As many kids return to the classroom this week, experts are urging those 12 and over to be vaccinated against COVID-19 and those who are younger to wear masks. GPB’s Ellen Eldridge reports.

A school bus seen on a residential street Aug. 2, 2021

As many kids return to the classroom this week, experts are urging those 12 and over to be vaccinated against COVID-19 and those who are younger to wear masks.

Credit: Ellen Eldridge / GPB News

Infectious disease experts say Georgia leaders have the data needed to make safe decisions regarding the delta variant and rising COVID-19 cases — but many aren't heeding it.

Over the last week of July, cases of COVID-19 increased dramatically and hospitalizations rose 50%, said Dr. Jodie Guest, professor and vice chair of the Department of Epidemiology, Rollins School of Public Health at Emory University.

Fully vaccinated people can get infected, carry and transmit the delta variant of the coronavirus, but the vast majority of hospitalized patients — between 97 and 99% — are not vaccinated, Guest said.

While so-called breakthrough cases of vaccinated people contracting COVID-19 are real, Guest said, they are also rare.

"More importantly, there's a difference between having a positive case and having enough illness that you need to go into the hospital," Guest said. "And the vaccines are continuing to do an exceptional job at keeping us from getting severe COVID-19 (and) needing to be in the hospital, taking one of those precious beds away from someone else who might need it, and then being at increased risk of dying."

Children under 12 years of age are not eligible for any COVID-19 vaccine. That means communities rely on local school board and superintendent decisions regarding the health of their elementary school children.

2021 'more dangerous than a year ago for children'

Schools across Georgia all have different rules when it comes to masks and social distancing, which is why experts such as Amber Schmidtke, a microbiologist who analyzes COVID-19 data in Georgia, say ignoring data about the delta variant is dangerous.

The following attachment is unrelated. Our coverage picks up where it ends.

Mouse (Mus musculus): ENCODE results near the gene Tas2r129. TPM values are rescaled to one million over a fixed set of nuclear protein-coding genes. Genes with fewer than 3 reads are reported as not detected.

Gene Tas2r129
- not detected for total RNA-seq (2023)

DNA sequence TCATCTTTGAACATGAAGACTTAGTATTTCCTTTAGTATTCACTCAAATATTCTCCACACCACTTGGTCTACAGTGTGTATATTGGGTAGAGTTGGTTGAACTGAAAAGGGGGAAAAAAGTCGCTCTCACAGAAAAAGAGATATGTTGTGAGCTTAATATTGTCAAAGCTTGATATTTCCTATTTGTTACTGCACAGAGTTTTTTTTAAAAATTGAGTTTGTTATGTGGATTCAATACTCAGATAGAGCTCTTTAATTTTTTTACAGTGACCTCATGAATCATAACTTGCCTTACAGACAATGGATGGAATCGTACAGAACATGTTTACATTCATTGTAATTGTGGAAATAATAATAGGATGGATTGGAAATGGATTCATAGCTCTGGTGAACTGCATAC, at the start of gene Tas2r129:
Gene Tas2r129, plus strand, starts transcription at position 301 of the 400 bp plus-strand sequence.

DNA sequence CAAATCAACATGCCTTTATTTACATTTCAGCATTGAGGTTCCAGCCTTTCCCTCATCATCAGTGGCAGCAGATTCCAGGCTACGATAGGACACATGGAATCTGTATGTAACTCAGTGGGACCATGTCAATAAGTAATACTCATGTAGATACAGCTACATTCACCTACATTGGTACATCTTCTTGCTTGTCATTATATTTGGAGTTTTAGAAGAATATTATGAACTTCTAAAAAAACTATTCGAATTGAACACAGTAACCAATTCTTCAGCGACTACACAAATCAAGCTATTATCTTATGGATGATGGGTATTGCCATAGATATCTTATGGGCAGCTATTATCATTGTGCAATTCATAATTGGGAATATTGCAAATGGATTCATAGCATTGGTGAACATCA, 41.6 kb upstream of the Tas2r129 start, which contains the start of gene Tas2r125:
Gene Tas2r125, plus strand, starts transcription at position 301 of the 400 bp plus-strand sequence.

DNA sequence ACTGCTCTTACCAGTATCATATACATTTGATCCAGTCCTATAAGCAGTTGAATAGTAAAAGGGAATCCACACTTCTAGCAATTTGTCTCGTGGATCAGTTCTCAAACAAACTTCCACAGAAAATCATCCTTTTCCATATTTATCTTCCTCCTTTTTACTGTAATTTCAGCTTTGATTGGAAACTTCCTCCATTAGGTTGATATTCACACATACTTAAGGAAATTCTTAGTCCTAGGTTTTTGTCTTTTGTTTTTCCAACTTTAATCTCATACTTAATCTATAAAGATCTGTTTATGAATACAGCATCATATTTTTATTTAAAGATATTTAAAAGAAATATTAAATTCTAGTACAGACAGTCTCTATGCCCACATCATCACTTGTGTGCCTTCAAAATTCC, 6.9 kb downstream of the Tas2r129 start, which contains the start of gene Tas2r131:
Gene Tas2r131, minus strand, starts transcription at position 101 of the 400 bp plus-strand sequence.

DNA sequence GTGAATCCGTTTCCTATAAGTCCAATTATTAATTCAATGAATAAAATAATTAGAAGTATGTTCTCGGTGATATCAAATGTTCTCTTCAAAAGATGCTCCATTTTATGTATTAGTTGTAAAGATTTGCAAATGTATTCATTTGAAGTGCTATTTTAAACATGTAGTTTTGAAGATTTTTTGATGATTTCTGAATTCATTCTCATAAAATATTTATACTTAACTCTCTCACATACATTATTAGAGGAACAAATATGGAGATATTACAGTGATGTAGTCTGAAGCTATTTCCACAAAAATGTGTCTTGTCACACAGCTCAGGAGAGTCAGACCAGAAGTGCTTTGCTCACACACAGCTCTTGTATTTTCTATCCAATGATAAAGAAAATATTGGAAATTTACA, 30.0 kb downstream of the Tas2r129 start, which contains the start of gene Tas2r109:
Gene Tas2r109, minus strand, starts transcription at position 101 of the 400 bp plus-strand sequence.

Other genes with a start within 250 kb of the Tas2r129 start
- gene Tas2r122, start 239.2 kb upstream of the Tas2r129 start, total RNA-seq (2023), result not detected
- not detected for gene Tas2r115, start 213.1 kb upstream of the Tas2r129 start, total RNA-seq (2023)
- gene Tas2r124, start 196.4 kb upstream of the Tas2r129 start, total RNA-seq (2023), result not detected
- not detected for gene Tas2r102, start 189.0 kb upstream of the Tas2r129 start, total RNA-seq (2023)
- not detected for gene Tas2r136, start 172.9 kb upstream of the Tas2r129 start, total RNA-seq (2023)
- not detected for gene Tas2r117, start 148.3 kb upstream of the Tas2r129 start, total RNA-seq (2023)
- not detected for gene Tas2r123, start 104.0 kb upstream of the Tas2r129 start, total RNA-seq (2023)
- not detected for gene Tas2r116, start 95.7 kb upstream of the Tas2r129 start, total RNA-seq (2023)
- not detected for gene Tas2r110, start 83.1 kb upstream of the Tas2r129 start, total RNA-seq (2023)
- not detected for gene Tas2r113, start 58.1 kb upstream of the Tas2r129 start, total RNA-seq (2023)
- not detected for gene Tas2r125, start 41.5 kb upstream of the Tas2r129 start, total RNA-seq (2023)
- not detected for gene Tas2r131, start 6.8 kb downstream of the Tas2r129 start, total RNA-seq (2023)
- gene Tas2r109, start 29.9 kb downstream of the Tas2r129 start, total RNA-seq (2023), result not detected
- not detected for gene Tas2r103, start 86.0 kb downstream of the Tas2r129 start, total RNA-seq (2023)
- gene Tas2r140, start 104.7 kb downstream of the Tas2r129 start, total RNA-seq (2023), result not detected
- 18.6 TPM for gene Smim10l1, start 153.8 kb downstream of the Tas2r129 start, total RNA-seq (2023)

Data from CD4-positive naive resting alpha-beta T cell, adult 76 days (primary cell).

Parents and leaders in education who felt comforted by the apparent fact that the coronavirus did not affect children as much as older adults may have been lulled into a state of complacency, Schmidtke said.

"We've had this belief that the disease is minor at best for kids, but, in a lot of ways, that's because we did a lot of work in the last year to protect kids," she said. "And, in some ways, we're getting rid of those things."

Georgia's positivity rate for testing has recently risen well above the 5% threshold, which is the number epidemiologists use to understand how much infection there is across the state. We're at 11%, Guest said Monday.

In other parts of the country, pediatric intensive care units are surging with patients, Schmidtke said, and Georgia can learn from the experiences of neighboring states like Mississippi, Alabama, Missouri and other places. 

The children's hospitals in these states are sick enough to require ventilation, she said, and parents are surprised at learning their kids need ventilators.

A school bus with its stop sign closing

A well-known COVID-19 data expert says ignoring best practice guidelines as students return to school is not too different than allowing a drunken person to drive a school bus.

Credit: Ellen Eldridge / GPB News

"So when this starts to happen in a bigger way in Georgia and kids who were previously healthy are on ventilators, I don’t want school superintendents to claim that there was no way this could have been predicted," Schmidtke said. "We have plenty of warning that the situation in 2021 is more dangerous than a year ago for children. Willingly choosing to endanger children by not doing the bare minimum of disease control and prevention should be treated the same way as knowingly allowing someone drunk to drive a school bus and organizations that do so should be held to account."

Many parents say they have been surprised by just how much care their children need, which Schmidtke said scares her.

Guest estimates that COVID-19 vaccines for those under age 12 might be available in roughly three to four months, she said, because researchers want to ensure the correct dose is safe first and effective second.

"I think that the really important thing to know is that we all need to keep each other safe and we all need to make sure we're not giving the virus more room to continually mutate," Guest said.